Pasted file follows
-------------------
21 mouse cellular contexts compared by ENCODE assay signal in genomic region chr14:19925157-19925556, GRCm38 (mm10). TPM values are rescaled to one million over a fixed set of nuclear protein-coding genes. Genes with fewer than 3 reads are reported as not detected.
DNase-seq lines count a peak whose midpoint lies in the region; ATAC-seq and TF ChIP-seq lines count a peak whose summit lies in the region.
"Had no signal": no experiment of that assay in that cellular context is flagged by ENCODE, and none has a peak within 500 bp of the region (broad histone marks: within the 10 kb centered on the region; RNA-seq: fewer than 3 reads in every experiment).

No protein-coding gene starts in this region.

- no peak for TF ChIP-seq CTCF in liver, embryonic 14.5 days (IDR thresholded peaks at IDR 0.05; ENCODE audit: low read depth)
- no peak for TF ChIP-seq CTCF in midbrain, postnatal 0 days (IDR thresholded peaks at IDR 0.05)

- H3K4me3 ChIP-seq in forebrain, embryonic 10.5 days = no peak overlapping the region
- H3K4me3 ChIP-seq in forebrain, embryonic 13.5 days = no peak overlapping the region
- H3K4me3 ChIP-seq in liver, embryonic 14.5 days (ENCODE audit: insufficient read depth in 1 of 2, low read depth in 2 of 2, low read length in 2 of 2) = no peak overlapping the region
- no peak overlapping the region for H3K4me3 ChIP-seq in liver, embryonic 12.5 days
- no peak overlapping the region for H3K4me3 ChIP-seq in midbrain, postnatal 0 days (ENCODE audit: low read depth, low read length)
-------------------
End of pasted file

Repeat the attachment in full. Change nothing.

21 mouse cellular contexts compared by ENCODE assay signal in genomic region chr14:19925157-19925556, GRCm38 (mm10). TPM values are rescaled to one million over a fixed set of nuclear protein-coding genes. Genes with fewer than 3 reads are reported as not detected.
DNase-seq lines count a peak whose midpoint lies in the region; ATAC-seq and TF ChIP-seq lines count a peak whose summit lies in the region.
"Had no signal": no experiment of that assay in that cellular context is flagged by ENCODE, and none has a peak within 500 bp of the region (broad histone marks: within the 10 kb centered on the region; RNA-seq: fewer than 3 reads in every experiment).

No protein-coding gene starts in this region.

- no peak for TF ChIP-seq CTCF in liver, embryonic 14.5 days (IDR thresholded peaks at IDR 0.05; ENCODE audit: low read depth)
- no peak for TF ChIP-seq CTCF in midbrain, postnatal 0 days (IDR thresholded peaks at IDR 0.05)

- H3K4me3 ChIP-seq in forebrain, embryonic 10.5 days = no peak overlapping the region
- H3K4me3 ChIP-seq in forebrain, embryonic 13.5 days = no peak overlapping the region
- H3K4me3 ChIP-seq in liver, embryonic 14.5 days (ENCODE audit: insufficient read depth in 1 of 2, low read depth in 2 of 2, low read length in 2 of 2) = no peak overlapping the region
- no peak overlapping the region for H3K4me3 ChIP-seq in liver, embryonic 12.5 days
- no peak overlapping the region for H3K4me3 ChIP-seq in midbrain, postnatal 0 days (ENCODE audit: low read depth, low read length)